The recession caused by the global COVID-19 pandemic far exceeds that of the 2007-2008 financial crisis, and is in fact the deepest since World War II, with a contraction of 3.5 percent in the global economy. The hospitality and travel industries were among the worst hit, but retail, manufacturing, as well as a wide range of services were decimated as well. Unemployment spiked in many countries, and the nature of employment underwent drastic changes as many chose to work from home, or even not to work at all. The economic impact however has been uneven with some countries descending deeply into economic distress while others recovered more rapidly and robustly.
National responses varied from country to country as did the progress of the disease itself. Most governments imposed restrictions on travel and assembly; drastic restrictions in some cases. In Asia, Singapore and Taiwan were quite strict in their counter-pandemic measures, a strategy that resulted in a manageable experience and relatively low infection and casualty rates. Some argue that is due to a greater sense of community-well-being in these populations, possibly coupled with experience from previous epidemics. In Europe Sweden adopted an iconoclastically laissez-faire position, imposing only minimal restrictions in hopes of reaching early herd immunity; a strategy that was widely questioned as the disease took a far greater toll in Sweden than in its Scandinavian neighbors Denmark and Norway, both of which were more restrictive. The United States was slow to appreciate the severity of the pandemic, with Presidential leadership giving ambiguous signals, both declaring a national emergency while claiming that the disease was no more dangerous than the common flu. The United States did take the global lead in developing effective vaccines with an ambitious, public-private partnership entitled Operation Warp Speed facilitating and accelerating the manufacture and distribution of vaccines, which became available in early 2021—a record-breaking pace for pharmaceutical development. Nations competed fiercely, first for access to adequate doses of the vaccines, then later for generosity points gained by donating their excess to countries in need.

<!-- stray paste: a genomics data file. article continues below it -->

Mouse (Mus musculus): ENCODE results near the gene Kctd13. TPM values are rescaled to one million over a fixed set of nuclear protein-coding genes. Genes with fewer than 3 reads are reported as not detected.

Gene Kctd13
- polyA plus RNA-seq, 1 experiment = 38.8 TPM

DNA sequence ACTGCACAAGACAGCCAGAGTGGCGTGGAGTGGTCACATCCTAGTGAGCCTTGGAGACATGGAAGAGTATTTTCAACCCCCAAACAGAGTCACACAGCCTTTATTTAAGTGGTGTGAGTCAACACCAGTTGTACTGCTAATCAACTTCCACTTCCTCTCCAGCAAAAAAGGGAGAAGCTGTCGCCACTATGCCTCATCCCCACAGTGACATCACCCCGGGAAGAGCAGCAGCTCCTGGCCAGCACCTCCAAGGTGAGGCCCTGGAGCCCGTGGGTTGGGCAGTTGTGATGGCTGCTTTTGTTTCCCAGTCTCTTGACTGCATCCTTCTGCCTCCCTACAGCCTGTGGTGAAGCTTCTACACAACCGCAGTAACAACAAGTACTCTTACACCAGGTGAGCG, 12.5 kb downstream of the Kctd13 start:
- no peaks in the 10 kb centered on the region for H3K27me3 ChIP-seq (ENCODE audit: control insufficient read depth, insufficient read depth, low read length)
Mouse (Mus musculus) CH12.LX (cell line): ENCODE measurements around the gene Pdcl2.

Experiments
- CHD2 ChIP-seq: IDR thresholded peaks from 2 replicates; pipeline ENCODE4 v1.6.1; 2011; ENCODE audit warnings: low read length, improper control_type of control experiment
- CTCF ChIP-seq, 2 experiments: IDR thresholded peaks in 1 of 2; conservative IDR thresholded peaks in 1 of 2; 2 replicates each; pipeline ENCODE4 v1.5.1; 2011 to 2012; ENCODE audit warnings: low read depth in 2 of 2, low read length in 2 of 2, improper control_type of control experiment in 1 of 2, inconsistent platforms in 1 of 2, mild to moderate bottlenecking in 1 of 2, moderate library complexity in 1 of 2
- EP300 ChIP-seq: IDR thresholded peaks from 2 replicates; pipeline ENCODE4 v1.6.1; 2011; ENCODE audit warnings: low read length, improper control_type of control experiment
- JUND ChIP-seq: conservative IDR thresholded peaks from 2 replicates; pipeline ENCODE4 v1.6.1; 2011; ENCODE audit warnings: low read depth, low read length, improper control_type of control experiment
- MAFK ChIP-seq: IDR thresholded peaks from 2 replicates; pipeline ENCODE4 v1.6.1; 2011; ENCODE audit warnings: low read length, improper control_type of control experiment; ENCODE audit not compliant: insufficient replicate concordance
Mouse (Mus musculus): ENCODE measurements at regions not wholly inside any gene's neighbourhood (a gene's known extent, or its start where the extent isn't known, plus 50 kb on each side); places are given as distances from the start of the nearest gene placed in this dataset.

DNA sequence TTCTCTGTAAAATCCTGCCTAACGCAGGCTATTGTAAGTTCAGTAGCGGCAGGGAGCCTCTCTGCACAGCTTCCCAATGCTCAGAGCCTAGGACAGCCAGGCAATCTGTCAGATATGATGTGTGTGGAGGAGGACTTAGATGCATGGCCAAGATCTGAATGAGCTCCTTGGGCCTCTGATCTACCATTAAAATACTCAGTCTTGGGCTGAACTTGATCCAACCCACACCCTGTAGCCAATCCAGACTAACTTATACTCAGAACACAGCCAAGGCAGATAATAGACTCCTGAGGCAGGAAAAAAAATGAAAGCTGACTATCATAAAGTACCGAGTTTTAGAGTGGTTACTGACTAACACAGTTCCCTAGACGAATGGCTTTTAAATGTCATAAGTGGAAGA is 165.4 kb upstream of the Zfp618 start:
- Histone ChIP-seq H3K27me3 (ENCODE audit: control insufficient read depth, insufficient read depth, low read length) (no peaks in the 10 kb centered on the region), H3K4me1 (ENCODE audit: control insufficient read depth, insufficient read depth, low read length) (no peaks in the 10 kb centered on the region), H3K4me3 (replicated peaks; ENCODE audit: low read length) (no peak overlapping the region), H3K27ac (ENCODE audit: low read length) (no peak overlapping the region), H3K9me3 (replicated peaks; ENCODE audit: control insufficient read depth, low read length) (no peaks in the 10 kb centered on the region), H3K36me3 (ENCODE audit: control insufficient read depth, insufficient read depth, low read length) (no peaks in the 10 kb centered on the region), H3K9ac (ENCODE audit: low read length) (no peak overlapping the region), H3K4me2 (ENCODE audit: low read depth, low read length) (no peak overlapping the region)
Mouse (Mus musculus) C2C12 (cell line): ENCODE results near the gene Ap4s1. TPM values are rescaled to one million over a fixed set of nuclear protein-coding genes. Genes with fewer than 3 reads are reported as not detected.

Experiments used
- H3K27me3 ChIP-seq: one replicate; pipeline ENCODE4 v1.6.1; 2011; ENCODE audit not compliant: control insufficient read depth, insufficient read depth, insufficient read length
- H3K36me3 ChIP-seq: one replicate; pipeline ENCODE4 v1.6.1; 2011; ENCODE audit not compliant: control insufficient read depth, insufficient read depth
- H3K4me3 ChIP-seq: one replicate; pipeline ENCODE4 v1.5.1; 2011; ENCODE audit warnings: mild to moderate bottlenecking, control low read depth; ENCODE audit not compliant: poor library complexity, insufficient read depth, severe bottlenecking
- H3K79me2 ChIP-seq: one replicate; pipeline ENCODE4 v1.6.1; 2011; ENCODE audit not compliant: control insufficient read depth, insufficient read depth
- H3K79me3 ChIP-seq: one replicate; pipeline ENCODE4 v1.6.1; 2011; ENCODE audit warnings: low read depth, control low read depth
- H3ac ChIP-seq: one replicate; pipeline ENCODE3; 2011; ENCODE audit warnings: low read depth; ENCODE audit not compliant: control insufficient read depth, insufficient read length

As of this writing—nearly two years since the onset of the COVID-19—there have been 247,664,151 confirmed cases of COVID-19 in 221 countries and territories, with over 5 million fatalities. The United States has suffered the most fatalities—746K—followed by Brazil (608K), India (458K), and Mexico (288K). And the pandemic is not by any means contained with 4,611 deaths worldwide on October 23, 2021. This issue of PRISM was written over a period from November 2020 through August 2021: its insights and observations reflect the views of the diverse authors from eleven countries, based on information available at the time. Each knew as they wrote that by the time their articles were published, the course of the pandemic would have already moved on. Until COVID-19 is a distant memory that would have been the case regardless of which month the articles were written or published. Nevertheless, they wrote, and PRISM is publishing these narrative images of the global pandemic beginning in Wuhan, China, in 2019, from their unique perspectives, to contribute to a better understanding of how our nations behave, sometimes together but often separately in response to a global calamity. We hope to learn how people throughout the world see their national and the international security environment in light of the COVID-19 experience. And we hope to learn how we must adapt, and how we must better prepare our individual countries and our global system in anticipation of future global disruption. PRISM